Transportation Nation: An Exploration of U.S. Routes & Records for Work and Travel in the Nineteenth to Early Twentieth-Centuries

Instructor: Pamela J. Vittorio
Dates offered: Mondays: Oct. 16th, 23rd, 30th, and Nov. 6th
Time: 12:30-3:30 pm PT, 3:30 pm to 6:30 pm ET
Cost: $300
Registration: 17-23 August 2023

Summary: This course is designed for intermediate to advanced researchers who would like to enrich the  stories of their ancestors’ lives by digging into transportation routes and records. Transportation records can be “double-sided:” A stage coach driver or a boat Captain is both worker and passenger—so from examining routes and existing records, we understand the “rules of the roads,” the laws of the waterways, expenses,  hardships, duration of the trip(s), and where passengers embarked and disembarked. 

From packet boat passenger lists, we learn how groups migrated, and may discover the passengers’  names, however, we also learn the names of boat captains and toll collectors. Though this is a large group of records, each type of document can represent a model for what an early traveler might have received as a receipt a or experienced while traveling via packet boat on the Erie Canal or another North American canal. By using contracts, diaries, gazetteers, journals, land records, ledgers, letters and correspondences, maps, memoirs, and original transportation-focused records, we can enhance the stories of our ancestors’ lives.  

As the Transportation Revolution spread across the U.S., the improvement of roads and then canals, was quickly followed by the development of railroads through the mid-nineteenth century. These new but often parallel pathways had an impact on the residents of the U.S. (eminent domain), and if we find an ancestor who lived close to a canal or railroad, a look at land records might shed light on their lives, or even reveal the name of  a female ancestor whom we might not have otherwise discovered.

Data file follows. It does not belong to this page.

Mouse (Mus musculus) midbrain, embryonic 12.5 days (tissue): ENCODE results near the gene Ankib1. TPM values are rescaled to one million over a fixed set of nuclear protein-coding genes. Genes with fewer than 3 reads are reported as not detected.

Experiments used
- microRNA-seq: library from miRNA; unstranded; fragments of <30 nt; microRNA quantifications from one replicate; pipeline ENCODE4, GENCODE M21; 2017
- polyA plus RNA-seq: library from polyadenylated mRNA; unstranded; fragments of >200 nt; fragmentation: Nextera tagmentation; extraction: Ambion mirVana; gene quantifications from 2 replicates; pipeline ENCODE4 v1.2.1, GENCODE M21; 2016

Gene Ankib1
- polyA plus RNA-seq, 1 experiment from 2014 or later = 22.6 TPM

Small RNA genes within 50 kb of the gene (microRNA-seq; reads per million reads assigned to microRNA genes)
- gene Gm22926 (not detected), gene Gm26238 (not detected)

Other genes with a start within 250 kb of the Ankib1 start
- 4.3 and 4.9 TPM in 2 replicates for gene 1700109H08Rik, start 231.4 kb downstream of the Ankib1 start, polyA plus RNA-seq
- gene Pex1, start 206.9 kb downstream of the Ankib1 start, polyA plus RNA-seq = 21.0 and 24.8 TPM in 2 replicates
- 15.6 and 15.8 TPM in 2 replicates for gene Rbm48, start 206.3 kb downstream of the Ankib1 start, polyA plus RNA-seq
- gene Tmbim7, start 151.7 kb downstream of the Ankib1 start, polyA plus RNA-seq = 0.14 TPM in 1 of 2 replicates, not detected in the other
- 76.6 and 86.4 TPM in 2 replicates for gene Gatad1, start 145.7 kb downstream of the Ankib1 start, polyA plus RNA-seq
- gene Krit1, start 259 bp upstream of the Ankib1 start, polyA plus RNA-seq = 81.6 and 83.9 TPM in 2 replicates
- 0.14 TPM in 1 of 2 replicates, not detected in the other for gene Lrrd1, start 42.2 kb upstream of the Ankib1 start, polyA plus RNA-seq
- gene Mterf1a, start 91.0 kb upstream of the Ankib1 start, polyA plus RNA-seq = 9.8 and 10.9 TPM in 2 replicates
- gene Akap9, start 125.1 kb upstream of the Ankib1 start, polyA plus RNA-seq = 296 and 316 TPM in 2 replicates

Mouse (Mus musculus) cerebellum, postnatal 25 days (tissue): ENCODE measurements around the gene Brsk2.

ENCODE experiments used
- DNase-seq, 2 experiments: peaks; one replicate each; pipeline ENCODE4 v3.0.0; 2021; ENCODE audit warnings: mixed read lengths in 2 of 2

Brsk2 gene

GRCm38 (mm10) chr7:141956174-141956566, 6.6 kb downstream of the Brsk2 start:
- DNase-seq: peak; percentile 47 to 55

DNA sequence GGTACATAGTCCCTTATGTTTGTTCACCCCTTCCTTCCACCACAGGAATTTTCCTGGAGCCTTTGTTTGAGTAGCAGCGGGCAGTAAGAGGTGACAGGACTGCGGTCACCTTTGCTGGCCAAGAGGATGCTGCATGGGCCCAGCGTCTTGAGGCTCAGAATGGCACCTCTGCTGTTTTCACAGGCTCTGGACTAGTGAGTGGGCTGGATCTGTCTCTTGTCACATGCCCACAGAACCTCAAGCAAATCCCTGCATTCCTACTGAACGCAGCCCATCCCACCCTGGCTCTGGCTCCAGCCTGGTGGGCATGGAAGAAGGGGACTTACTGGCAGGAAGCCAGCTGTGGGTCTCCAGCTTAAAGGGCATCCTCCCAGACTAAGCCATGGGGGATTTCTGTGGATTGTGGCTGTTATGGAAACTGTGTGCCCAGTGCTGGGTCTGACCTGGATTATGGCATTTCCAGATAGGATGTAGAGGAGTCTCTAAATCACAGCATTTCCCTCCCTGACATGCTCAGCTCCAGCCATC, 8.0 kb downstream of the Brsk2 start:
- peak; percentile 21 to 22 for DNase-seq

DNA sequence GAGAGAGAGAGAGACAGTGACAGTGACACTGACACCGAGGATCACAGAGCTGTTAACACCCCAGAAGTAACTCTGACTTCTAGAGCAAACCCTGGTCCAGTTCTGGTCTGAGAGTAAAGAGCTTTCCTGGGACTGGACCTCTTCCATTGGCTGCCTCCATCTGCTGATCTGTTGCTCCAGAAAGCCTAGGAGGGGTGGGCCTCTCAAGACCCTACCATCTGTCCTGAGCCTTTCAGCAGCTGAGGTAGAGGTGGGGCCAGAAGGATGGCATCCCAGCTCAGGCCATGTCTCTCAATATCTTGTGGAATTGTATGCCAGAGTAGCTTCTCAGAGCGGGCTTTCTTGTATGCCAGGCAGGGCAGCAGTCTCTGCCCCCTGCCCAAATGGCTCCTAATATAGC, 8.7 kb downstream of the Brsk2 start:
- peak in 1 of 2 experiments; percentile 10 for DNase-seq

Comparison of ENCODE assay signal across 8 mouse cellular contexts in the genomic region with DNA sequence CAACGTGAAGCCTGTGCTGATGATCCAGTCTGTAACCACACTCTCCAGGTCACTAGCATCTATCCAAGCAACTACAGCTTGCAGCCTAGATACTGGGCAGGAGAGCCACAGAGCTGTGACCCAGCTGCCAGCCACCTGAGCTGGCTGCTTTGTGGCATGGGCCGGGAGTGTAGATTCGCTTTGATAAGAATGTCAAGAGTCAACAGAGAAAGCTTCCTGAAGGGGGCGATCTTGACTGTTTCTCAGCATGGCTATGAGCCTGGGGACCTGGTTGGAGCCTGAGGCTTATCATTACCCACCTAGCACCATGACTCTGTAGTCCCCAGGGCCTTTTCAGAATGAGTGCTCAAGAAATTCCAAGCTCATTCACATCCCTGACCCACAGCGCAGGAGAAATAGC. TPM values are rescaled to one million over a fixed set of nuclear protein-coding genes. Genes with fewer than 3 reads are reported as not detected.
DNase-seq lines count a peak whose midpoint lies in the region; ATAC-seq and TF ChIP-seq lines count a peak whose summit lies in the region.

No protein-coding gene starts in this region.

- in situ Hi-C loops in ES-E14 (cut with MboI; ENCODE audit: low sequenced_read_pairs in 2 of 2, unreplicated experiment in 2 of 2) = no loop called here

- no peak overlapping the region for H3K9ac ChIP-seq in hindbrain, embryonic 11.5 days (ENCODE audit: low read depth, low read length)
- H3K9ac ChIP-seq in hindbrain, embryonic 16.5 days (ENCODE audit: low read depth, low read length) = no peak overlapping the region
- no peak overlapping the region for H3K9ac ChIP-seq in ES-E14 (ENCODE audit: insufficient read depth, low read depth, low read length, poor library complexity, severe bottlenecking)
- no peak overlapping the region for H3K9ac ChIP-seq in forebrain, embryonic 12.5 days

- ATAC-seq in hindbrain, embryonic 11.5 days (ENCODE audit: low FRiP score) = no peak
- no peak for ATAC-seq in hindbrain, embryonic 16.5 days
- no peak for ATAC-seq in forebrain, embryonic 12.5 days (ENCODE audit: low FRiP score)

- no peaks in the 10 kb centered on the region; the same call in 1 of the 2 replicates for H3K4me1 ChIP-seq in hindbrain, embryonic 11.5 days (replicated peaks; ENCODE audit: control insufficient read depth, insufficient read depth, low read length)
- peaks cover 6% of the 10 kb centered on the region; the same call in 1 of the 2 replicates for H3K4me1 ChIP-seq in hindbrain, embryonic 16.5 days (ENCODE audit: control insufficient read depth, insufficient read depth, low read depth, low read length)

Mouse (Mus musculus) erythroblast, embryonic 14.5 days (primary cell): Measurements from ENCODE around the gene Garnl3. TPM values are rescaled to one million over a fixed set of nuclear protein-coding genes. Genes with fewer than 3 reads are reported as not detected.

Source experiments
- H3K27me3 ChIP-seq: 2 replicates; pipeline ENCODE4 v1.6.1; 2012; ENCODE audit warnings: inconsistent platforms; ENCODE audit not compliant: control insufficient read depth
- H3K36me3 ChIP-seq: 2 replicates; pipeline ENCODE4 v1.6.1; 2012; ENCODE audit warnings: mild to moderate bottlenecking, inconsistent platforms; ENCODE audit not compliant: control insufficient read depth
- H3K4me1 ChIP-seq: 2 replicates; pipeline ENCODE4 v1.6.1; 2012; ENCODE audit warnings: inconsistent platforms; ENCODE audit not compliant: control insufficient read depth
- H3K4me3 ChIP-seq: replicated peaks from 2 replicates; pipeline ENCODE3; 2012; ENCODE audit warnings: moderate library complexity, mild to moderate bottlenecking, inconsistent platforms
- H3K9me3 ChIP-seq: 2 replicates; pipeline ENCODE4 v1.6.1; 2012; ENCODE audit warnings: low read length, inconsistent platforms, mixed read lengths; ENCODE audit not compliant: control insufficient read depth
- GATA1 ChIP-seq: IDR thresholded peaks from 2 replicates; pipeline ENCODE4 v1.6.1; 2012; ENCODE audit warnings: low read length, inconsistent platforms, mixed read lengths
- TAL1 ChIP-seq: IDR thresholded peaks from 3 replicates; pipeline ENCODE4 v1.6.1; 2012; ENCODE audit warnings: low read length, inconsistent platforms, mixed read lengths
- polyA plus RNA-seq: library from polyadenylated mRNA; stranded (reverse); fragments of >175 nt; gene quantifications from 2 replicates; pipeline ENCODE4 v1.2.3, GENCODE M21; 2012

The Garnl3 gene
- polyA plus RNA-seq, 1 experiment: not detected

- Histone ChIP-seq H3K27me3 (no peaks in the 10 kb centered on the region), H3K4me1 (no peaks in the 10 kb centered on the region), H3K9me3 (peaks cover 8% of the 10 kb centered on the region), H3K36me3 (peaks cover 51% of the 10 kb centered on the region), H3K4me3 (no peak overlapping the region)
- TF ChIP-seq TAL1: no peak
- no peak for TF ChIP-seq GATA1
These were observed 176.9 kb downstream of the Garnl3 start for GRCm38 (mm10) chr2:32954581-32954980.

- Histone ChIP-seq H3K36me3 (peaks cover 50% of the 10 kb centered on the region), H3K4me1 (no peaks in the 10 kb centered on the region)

Students will gain a deeper understanding of travel and migration by examining original records that employ two research perspectives:  

1. Transportation workers, contractors, and officials

2. Businessmen, local travelers/passengers, and tourists.  

Each session will provide foundations within the following framework: 

Region New England and the Northeast (NY, NJ, PA); Mid-Atlantic, South,  Southeast; Expansion to the Midwest; Western and Northwestern U.S.
Era U.S. ‘Transportation Revolution,” Industrial Revolution to the early twentieth  century.
Pathways and Starting Points of Transportation Ports of entry and piers or landings; canals, lakes, rivers; macadam roads, plank roads, post roads, roadways, toll roads, or trails; railroads
Mode of  TransportationPacket ships or barques, steam ships, etc.;  canal boats; carriages, hackneys, stagecoaches, wagons;   various types of trains /locomotives


  • Intermediate to Advanced research skills

Required subscriptions/reading

  • Virtual Archive & Library  (VAL) Access: Dropbox (preferred) or Google Drive